Condé Nast's New York office.


Condé Nast chief business officer Howard Mittman is leaving Condé Nast following a 12-year stint at the publisher.

A spokesman from Condé Nast confirmed the news and said Mittman’s last day is on August 11. Mittman is said to be departing for a new job as the business-side head at a large, digital-only property.

Those titles will now fall under the purview of Kim Kelleher, chief business officer of the women’s collection, which includes Glamour, Allure, Brides, Teen Vogue and Self. Kelleher, the former publisher of Wired, will take over Mittman’s titles permanently. Kelleher will relinquish her role at the women’s collection once Condé Nast finds her replacement.

The exec’s resignation was surprising to many at the company, as he was seen as a rising star. Mittman had recently been promoted to oversee the men’s titles, which included GQ, GQ Style, Wired, Ars Technica, Backchannel, Golf World and Golf Digest.But lately, there has been a feeling of frustration under Jim Norton, the company’s new chief business officer and president of revenue.

Howard Mittman, chief business officer of Condé Nast.

Howard Mittman  Taub/BFA.com/REX/Shutterstock

Norton led the restructuring of Condé’s business side earlier this year, which has been met with a critical eye, as it has yet to materialize into any big sales wins for the company. The reorganization changed the original structure of one publisher per magazine title and instituted more of a group-publishing model, in which “chief business officers” would oversee multiple magazines. (The New Yorker and Vogue would retain the old single-publisher model). Certain publishers were also elevated to sell across categories, such as luxury or beauty, and were given the spiffy title of chief industry officer. The changes largely decentralized the advertising selling structure to accommodate a multichannel selling strategy.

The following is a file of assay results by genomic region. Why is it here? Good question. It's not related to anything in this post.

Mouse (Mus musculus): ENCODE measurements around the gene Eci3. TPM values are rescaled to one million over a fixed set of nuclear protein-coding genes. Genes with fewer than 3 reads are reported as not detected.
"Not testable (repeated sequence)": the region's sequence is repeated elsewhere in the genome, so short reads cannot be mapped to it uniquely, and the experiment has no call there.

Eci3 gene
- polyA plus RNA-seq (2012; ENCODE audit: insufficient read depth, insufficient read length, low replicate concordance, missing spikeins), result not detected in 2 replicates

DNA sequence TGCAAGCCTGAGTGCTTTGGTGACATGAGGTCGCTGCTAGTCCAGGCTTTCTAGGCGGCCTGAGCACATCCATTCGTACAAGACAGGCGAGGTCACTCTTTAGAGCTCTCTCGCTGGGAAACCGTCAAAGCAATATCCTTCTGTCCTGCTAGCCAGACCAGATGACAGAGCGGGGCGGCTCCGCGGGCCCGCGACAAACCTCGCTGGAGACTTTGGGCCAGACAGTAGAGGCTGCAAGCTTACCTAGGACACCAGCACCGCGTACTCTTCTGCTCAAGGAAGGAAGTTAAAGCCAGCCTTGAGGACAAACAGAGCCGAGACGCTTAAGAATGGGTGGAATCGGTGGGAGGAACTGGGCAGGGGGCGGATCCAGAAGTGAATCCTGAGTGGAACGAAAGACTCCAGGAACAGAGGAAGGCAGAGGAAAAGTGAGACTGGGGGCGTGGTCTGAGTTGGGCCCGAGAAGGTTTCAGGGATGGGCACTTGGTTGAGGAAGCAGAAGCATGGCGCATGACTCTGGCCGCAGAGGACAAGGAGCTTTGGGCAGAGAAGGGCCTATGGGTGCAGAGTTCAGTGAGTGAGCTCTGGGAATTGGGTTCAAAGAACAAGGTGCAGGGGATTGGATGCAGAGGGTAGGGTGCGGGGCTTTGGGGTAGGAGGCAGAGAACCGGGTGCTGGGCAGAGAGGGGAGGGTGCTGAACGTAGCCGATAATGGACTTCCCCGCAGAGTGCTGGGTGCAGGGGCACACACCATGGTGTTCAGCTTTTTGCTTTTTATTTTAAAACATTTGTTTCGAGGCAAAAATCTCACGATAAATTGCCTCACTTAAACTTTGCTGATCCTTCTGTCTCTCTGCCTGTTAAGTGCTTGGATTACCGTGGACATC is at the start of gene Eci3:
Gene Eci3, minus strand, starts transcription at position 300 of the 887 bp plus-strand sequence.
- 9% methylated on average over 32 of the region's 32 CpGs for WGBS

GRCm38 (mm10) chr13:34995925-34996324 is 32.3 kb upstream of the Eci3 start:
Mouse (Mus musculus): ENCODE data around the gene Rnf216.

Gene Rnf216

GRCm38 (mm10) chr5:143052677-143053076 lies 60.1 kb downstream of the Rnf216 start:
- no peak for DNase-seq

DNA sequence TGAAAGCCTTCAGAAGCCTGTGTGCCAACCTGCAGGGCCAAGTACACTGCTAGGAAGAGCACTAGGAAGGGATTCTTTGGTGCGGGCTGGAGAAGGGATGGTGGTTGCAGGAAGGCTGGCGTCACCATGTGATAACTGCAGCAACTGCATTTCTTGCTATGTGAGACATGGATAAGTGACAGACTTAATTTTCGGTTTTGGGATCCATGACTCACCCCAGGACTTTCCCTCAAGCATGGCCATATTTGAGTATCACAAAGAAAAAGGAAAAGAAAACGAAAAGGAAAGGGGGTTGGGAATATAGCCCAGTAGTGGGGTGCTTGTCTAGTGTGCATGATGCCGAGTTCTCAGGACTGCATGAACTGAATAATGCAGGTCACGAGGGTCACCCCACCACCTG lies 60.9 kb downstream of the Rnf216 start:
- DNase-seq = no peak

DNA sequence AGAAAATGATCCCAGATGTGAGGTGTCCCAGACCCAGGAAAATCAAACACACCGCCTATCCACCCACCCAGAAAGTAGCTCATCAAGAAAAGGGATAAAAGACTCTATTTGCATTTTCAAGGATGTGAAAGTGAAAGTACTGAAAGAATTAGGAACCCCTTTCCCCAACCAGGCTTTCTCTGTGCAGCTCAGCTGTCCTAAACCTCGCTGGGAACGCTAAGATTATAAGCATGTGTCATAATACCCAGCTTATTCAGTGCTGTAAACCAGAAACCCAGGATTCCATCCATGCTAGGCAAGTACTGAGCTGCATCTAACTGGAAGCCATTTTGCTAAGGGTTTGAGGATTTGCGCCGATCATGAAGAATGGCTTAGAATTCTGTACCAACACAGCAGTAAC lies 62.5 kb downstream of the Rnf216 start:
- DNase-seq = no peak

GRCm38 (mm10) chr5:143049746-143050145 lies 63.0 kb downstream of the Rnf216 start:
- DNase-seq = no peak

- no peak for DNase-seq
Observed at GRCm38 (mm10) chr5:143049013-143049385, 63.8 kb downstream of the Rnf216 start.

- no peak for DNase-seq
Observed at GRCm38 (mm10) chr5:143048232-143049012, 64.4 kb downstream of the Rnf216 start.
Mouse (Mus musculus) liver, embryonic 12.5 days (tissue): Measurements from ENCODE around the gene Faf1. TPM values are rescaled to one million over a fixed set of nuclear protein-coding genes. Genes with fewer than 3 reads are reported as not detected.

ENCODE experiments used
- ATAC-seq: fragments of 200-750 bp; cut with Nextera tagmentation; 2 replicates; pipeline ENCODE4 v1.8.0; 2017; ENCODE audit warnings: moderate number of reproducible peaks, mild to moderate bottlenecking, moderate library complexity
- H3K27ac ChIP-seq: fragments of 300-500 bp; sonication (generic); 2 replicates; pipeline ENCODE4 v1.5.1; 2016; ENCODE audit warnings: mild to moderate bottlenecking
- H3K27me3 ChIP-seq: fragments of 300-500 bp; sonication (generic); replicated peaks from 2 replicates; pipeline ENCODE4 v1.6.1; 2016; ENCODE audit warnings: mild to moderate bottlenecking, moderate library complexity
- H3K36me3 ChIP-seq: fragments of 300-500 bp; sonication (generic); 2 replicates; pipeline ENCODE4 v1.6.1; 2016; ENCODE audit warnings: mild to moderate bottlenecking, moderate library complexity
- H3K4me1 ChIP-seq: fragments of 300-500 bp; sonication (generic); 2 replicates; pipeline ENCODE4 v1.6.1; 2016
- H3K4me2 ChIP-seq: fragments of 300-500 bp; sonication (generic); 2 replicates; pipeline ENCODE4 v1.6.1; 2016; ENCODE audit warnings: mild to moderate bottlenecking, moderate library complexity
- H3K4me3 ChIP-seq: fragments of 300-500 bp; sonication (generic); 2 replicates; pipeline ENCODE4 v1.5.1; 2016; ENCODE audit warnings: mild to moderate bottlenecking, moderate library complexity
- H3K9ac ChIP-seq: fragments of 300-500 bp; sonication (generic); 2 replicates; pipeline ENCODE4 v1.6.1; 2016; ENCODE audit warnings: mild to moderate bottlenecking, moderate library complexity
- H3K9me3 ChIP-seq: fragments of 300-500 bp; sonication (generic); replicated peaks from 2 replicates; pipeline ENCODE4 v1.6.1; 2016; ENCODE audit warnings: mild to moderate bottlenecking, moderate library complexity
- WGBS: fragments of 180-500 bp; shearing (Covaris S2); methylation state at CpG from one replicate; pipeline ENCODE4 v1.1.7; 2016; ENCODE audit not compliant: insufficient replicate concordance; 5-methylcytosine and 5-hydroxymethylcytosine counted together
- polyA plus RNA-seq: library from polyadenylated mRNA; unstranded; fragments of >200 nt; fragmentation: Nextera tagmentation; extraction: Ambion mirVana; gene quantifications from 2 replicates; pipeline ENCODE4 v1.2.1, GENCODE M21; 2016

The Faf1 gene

On Thursday, when Norton told his team about Mittman’s departure, he also addressed some adjustments in the Industry teams. WWD had previously reported on rumors that changes were coming to the company. A spokesman said Norton’s latest round of tweaks did not result in layoffs but instead a reallocation of resources to chief business officers or brand teams, which had been understaffed. As part of the changes, Chris Mitchell, chief business officer of Vanity Fair and W, will grab the role of chief industry officer of luxury. Brendan Monaghan, who had held that chief industry title, will move to GQ and GQ Style in a high-level chief revenue role, a rep said. It is believed that more changes are likely to come due to Mittman’s departure.

For More: 

More Changes Coming to Condé Nast as Frustration Grows Under Jim Norton

Meet Jim Norton: The Man Behind Condé Nast Restructuring

Exclusive: Condé Nast Reorganizes Business Side

Condé Nast to Cut 100 Jobs

Condé Nast Combines Creative and Copy Teams Across Company to Cut Costs

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